Hollywood intersection named after late singer Yma Sumac – Daily News

HOLLYWOOD — A crossroads in Hollywood was dedicated Thursday as Yma Sumac Square, honoring the record-breaking Peruvian singer and one of the most famous performers of exotica music in the 1950s. Nine days have passed since the 100th anniversary of his birth.

Damon Devine, who was Sumac’s representative, personal assistant, makeup artist, and eventual caregiver for the last 11 years of her life, and filed a motion to name the intersection in Sumac’s honor. Alderman Mitch O’Farrell was scheduled to give a speech. 11:00 a.m. Ceremony at the intersection of Hollywood Boulevard and Wilcox Her Ave.

Sumac star at 6445 Hollywood Blvd on the Hollywood Walk of Fame. Just east of the intersection. She received her star in 1961 when the Walk of Fame was completed with her first 1,558 stars.

According to her website, she was born Zoila Emperatriz Chavalli Castillo on September 13, 1922 in Callao, Peru, graduated from high school in 1940, and sang at local festivals. In 1942 she joined the Compania Peruana de Arte, a musical group founded by the Peruvian folk musician and composer Moises Vivanco, the year she married.

  • This September 25, 1989 file photo shows singer Yma Sumac performing in Boston. (AP Photo/Steven Senne, files)

  • Peruvian soprano Yma Sumac performing at the 16th Musical SPping Festival in Bourges, central France, May 1, 1992. Sumac died on November 2, 2008 at the age of 86. She has lived in Los Angeles for her 60 years, her official website announced on Nov. 3. (Photo by FRANCOIS GUILLOT/AFP via Getty Images)

  • Yma Suman on stage (AP file photo)

  • This file photo shows Peruvian soprano singer Yma Sumac arriving at Le Bourget airport near Paris on June 23, 1952. (Photo by AFP via Getty Images)

  • Mai Zetterling, Danny Kaye, Ima Sumac and Julie Wilson at the premiere of “Knock on Wood” on April 23, 1954. (Photo by Evening Standard/Getty Images)

  • Renowned Peruvian coloratura soprano singer Yma Sumac performs on March 18, 1975 in New York with Herman Brand on piano. (AP Photo/Dave Pickoff)

  • Yma Sumac poses by a pond on the set of The Loves of Omar Khayyam, the Peruvian star’s second film, April 25, 1956. (AP Photo)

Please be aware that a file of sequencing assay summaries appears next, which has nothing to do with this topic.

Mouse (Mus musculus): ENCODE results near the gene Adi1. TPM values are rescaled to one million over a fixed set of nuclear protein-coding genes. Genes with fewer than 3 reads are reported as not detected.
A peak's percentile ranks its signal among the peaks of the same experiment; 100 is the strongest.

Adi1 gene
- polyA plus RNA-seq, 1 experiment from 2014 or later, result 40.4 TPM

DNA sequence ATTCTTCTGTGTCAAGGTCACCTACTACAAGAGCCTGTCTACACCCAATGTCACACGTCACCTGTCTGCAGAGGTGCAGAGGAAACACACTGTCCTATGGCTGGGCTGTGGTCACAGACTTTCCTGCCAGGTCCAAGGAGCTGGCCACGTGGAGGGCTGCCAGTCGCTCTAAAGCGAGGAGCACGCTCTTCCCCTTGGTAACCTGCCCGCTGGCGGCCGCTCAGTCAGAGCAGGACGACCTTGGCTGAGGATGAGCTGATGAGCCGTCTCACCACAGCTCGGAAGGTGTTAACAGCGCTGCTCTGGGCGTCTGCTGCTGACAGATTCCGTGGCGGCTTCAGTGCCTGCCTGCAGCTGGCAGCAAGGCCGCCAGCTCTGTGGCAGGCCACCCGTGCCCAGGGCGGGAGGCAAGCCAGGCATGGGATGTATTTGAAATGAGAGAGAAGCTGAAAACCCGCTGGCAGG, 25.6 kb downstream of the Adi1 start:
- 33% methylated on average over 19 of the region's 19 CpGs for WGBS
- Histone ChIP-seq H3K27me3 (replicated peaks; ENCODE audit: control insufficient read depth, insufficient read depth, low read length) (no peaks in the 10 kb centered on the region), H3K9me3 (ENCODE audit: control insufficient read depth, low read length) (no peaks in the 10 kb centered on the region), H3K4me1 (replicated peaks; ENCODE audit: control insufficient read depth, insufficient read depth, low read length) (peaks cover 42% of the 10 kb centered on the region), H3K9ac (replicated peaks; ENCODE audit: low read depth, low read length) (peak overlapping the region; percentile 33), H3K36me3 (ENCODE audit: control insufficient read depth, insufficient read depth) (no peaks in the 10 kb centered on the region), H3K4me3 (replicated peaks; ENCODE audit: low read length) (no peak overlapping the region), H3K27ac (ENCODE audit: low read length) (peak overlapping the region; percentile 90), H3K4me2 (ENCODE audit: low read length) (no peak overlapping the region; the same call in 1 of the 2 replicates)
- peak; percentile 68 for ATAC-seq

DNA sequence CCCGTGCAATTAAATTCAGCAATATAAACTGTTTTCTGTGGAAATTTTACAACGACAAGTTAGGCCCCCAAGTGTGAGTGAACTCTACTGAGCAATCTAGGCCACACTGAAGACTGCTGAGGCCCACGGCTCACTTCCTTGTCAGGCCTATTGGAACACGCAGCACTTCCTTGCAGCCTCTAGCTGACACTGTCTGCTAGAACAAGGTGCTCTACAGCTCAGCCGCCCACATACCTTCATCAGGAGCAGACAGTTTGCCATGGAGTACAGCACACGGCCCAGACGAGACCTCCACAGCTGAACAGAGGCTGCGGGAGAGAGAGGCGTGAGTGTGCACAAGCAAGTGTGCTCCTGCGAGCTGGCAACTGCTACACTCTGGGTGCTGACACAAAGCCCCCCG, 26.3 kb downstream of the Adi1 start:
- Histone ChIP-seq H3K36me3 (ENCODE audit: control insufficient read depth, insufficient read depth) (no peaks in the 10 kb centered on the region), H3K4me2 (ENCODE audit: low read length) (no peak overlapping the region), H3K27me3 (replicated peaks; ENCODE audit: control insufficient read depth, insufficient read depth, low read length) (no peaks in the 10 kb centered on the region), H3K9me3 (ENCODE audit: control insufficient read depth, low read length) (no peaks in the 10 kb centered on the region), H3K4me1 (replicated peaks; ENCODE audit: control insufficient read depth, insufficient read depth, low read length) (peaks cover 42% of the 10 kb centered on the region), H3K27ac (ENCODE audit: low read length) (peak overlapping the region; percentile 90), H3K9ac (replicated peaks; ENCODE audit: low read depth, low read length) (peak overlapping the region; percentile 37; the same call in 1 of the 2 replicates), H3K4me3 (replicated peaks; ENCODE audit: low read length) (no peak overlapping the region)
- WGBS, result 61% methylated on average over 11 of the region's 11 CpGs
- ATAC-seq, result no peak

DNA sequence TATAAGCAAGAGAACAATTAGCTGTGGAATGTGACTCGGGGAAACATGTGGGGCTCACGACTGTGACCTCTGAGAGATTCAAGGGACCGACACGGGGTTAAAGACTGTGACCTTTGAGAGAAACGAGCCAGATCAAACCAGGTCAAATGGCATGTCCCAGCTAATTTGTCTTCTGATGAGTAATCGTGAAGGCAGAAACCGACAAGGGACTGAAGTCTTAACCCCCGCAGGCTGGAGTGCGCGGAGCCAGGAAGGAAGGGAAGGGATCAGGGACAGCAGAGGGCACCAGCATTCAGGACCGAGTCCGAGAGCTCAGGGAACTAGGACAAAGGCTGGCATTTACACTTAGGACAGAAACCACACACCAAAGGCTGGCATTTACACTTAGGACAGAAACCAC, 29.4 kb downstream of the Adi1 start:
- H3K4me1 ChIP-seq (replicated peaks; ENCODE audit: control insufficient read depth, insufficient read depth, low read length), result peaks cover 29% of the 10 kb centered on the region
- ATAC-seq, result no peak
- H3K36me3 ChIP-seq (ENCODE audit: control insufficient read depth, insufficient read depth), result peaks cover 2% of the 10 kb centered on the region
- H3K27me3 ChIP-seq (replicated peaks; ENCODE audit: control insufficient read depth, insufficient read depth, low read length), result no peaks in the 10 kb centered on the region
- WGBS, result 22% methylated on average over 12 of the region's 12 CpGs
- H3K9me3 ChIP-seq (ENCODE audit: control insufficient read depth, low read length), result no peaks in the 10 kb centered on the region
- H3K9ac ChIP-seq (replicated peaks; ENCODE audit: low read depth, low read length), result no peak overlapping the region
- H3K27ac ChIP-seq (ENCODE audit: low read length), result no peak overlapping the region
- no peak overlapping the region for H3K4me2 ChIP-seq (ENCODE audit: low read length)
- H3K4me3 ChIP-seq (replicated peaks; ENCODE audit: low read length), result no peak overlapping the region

• This file photo shows Peruvian soprano singer Yma Sumac arriving at Le Bourget airport near Paris on June 23, 1952. (Photo by AFP via Getty Images)

  • This July 6, 1954 file photo shows Yma Sumac arriving in New York on deck of the ocean liner United States. Sumac died on November 1, 2008 after her eight-month battle with colon cancer, according to her friend and personal assistant, Damon Devine. (AP photo/file)

  • A photo dated January 1955 shows Peruvian soprano singer Yma Sumac and her husband Moises Vivanco at a press conference in Los Angeles, where Vivanco filed a paternity lawsuit accusation against him by Sumac’s former secretary. (Photo by FELIX PAEGEL/AFP via Getty Images)

  • Arriving at a district attorney’s hearing in Santa Monica on April 24, 1957, Peruvian singer Yma Sumac witnessed the culmination of a three-day battle between her, her estranged husband, and various friends. Inside, it is depicted with a black left eye. A brawl broke out at her house when she came to retrieve her personal belongings. At left is Gerry Geisler, sumac’s attorney. (AP Photo/Harold Filan)

She chose the name Ima Sumac for her radio debut to try to avoid the wrath of her disgruntled parents that she was singing instead of studying. Her parents discovered Ima Sumac during her live radio performance and were not happy, but with support from other family members and the public, eventually her parents became singers. was persuaded that this was her destiny.

A 1949 performance at New York City’s Blue Angel Supper Club was witnessed by a Capitol Records talent agent. They met her backstage and he asked her to make some demo tapes.

She moved to Hollywood in 1950, changed her stage name to Yma Sumac, and signed to Capitol Records. The first album on her label, Voice of the Xtabay, sold over one million copies in her first year. It was one of the first recordings of exotica, a style of easy-listening music developed by Les Baxter, the musician and composer who recorded the album.

Known for her unique five-octave vocal range — a typical trained singer has a range of about three octaves — Smack recorded five more albums for Capitol by 1959. and performed all over the world, including the Royal Albert Hall, Carnegie Hall, and the Hollywood Bowl. soviet union.

Sumac has sold over 40 million records to date, and this is by a Peruvian singer. She appeared in the 1950s films Secrets of the Incas and Omar Khayyam, her 1951 Broadway musical Hula Hoo Lee, and an episode of her 1955 CBS Variety series Shower of Stars.

Smack sang on NBC’s late-night talk show “Late Night with David Letterman” in 1987 and continued to make concert appearances well into the 1990s. Her music was used in the movie ‘The Big Lebowski’ and the TV series ‘Mad Men’.

Sumac died in 2008 at the age of 86.

https://www.dailynews.com/2022/09/22/hollywood-intersection-named-after-late-singer-yma-sumac/ Hollywood intersection named after late singer Yma Sumac – Daily News

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